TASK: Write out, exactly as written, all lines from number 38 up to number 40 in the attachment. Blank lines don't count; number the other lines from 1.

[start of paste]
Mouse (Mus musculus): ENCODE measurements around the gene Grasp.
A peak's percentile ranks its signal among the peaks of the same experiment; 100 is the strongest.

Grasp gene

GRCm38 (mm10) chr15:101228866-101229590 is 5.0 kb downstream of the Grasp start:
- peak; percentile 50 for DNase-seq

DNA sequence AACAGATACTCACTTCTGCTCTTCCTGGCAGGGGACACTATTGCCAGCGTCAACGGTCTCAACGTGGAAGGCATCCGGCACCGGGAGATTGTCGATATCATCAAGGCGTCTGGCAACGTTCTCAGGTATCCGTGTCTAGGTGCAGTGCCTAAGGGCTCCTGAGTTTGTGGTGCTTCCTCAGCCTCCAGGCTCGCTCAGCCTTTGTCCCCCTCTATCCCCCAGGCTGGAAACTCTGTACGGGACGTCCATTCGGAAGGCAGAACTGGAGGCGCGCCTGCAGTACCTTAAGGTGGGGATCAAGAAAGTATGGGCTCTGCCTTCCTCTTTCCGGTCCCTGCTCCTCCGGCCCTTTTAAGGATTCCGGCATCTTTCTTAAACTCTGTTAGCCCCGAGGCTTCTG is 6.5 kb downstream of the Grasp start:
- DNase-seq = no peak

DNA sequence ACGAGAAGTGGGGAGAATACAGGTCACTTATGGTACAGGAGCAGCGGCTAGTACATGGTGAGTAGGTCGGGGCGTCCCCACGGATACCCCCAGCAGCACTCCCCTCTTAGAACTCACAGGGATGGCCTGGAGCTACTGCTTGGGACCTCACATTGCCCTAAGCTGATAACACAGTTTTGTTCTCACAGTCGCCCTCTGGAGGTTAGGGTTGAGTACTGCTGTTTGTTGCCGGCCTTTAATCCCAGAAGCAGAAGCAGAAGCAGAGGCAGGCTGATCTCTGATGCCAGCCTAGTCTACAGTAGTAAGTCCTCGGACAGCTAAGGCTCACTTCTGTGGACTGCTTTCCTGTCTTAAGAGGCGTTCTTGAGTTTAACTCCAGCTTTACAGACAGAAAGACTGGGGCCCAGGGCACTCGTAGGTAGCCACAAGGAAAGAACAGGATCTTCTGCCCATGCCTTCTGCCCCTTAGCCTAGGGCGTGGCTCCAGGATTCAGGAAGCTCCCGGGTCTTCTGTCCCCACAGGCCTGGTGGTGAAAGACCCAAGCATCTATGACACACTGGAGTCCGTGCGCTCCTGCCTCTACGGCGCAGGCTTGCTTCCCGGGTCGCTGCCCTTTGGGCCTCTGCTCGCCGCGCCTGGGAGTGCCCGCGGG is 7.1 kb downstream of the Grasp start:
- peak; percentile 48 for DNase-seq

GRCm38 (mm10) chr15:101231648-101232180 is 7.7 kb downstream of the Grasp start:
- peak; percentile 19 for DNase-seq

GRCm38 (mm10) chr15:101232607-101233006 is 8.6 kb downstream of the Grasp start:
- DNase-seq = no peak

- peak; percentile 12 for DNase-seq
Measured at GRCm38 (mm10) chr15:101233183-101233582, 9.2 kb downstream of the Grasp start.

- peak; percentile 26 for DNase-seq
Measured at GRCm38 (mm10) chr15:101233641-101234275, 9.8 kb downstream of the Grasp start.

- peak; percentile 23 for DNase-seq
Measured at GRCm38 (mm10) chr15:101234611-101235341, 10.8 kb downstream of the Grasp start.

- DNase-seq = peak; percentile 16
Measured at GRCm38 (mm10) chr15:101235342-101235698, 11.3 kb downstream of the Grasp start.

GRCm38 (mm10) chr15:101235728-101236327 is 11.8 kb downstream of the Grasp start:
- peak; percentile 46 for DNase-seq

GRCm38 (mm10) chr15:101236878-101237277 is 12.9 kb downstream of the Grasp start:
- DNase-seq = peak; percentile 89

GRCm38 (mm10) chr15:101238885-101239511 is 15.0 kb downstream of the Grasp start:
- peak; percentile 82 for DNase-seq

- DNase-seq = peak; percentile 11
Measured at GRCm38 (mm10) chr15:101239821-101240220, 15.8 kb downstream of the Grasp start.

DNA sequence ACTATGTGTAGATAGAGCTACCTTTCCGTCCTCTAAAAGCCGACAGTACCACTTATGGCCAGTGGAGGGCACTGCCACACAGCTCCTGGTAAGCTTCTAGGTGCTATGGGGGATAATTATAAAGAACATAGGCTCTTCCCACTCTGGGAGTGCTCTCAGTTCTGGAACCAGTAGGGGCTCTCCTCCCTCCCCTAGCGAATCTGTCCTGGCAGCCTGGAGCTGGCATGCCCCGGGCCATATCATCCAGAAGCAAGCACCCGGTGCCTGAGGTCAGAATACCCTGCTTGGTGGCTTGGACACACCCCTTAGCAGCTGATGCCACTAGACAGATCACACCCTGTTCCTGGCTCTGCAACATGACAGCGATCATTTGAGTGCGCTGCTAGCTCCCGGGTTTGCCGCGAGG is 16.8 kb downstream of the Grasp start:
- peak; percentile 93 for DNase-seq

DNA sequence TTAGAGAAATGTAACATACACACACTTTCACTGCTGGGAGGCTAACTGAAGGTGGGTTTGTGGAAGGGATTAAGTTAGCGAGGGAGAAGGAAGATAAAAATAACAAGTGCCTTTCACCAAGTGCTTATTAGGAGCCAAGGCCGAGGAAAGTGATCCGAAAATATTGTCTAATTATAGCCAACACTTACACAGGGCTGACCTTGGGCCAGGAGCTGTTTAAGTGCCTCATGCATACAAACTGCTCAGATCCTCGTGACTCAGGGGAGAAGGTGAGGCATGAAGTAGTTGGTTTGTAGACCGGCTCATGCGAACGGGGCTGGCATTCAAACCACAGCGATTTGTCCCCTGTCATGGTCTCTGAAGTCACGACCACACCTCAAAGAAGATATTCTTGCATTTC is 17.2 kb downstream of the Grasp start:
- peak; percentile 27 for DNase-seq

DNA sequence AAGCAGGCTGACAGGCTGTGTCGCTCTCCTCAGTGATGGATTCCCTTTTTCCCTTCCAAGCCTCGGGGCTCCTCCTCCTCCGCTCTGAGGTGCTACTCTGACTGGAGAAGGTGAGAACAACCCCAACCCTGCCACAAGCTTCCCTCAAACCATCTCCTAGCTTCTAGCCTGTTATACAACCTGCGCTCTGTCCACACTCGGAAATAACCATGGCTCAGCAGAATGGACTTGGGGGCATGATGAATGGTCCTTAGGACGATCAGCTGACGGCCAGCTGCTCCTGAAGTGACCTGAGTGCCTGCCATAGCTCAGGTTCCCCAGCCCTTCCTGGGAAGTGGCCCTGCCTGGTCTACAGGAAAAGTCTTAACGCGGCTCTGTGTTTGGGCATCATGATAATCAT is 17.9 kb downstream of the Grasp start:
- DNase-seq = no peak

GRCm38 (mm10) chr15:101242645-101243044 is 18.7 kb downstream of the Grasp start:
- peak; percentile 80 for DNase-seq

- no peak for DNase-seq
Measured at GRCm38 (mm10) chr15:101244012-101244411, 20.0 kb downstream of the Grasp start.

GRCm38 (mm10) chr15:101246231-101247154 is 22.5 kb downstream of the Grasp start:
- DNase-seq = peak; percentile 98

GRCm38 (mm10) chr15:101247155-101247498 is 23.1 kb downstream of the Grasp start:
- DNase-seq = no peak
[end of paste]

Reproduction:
- no peak for DNase-seq
Measured at GRCm38 (mm10) chr15:101244012-101244411, 20.0 kb downstream of the Grasp start.

GRCm38 (mm10) chr15:101246231-101247154 is 22.5 kb downstream of the Grasp start: